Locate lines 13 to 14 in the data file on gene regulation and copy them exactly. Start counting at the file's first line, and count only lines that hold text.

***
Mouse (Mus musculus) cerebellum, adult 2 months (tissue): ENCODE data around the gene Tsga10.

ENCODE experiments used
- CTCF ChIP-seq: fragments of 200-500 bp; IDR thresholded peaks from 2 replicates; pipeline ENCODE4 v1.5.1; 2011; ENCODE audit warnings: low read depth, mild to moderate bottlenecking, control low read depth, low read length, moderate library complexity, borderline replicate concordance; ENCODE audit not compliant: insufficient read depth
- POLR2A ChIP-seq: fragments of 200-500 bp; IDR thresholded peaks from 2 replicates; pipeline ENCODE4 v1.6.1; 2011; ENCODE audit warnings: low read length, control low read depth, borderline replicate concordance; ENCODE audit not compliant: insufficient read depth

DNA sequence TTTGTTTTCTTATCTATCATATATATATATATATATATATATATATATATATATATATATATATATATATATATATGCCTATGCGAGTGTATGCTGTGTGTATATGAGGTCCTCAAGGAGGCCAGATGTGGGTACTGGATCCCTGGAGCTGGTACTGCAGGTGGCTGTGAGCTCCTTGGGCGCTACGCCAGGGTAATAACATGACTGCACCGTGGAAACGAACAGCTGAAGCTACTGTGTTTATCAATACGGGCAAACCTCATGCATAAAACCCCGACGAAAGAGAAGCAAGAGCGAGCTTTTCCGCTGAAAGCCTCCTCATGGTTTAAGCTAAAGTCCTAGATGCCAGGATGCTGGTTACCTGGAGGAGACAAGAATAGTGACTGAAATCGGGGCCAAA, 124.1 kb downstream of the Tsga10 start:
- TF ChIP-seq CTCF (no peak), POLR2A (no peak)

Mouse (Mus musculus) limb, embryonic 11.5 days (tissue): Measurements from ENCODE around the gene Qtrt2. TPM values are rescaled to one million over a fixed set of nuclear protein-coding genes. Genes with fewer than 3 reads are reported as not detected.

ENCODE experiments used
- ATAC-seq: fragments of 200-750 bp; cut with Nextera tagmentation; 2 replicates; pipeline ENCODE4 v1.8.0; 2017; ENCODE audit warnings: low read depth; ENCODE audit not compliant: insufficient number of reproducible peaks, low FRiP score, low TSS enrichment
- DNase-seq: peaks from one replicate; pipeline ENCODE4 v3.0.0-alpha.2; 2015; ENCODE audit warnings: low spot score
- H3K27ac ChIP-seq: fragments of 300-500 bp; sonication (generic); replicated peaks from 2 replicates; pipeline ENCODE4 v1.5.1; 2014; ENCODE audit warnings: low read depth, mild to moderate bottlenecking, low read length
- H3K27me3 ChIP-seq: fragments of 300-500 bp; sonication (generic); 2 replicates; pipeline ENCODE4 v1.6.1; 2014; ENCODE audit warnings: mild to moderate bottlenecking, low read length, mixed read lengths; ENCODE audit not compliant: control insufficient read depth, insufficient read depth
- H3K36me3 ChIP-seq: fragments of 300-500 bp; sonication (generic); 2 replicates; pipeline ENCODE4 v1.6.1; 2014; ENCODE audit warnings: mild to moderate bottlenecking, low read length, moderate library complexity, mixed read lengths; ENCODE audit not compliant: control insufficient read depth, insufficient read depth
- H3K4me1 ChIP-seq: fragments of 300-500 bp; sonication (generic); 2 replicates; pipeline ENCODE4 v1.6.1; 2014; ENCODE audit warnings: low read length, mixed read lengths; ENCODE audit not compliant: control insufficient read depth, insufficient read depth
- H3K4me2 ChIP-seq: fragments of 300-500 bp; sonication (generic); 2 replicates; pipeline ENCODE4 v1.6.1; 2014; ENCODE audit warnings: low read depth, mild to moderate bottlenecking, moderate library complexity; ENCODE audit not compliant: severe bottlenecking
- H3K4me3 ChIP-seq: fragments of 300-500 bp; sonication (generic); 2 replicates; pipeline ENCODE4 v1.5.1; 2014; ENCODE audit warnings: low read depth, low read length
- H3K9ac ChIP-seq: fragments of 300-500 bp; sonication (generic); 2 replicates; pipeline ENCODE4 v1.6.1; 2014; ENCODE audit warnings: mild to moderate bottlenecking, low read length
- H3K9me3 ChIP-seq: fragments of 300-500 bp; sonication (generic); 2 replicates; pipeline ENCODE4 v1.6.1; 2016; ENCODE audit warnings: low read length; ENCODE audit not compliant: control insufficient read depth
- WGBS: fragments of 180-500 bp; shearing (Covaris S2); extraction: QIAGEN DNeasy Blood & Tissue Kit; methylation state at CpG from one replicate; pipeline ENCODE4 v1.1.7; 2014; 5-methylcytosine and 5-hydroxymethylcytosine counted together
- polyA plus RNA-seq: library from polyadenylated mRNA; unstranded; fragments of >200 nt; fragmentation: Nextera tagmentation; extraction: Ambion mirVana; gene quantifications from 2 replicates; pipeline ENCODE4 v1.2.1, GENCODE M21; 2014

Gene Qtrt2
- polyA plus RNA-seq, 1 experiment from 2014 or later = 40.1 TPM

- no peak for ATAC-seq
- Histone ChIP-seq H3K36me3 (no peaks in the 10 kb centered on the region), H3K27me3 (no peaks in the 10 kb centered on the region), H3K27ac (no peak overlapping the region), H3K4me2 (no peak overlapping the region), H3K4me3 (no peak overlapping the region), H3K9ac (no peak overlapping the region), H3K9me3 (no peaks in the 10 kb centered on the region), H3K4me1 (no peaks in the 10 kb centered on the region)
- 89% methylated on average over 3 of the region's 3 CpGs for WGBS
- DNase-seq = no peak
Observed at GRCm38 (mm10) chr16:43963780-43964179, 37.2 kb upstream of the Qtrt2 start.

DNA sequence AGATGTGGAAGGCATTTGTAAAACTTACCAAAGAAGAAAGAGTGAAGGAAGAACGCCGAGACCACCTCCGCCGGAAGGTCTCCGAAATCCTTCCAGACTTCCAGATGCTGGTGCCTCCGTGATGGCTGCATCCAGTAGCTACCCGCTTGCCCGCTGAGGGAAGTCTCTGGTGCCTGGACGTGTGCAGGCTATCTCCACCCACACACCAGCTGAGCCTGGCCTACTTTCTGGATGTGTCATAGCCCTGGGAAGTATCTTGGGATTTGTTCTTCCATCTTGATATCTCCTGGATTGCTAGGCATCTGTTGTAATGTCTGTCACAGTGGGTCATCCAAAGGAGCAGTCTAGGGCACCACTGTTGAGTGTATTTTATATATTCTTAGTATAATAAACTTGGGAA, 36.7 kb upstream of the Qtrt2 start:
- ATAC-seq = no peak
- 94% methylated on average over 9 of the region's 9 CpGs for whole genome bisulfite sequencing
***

- H3K36me3 ChIP-seq: fragments of 300-500 bp; sonication (generic); 2 replicates; pipeline ENCODE4 v1.6.1; 2014; ENCODE audit warnings: mild to moderate bottlenecking, low read length, moderate library complexity, mixed read lengths; ENCODE audit not compliant: control insufficient read depth, insufficient read depth
- H3K4me1 ChIP-seq: fragments of 300-500 bp; sonication (generic); 2 replicates; pipeline ENCODE4 v1.6.1; 2014; ENCODE audit warnings: low read length, mixed read lengths; ENCODE audit not compliant: control insufficient read depth, insufficient read depth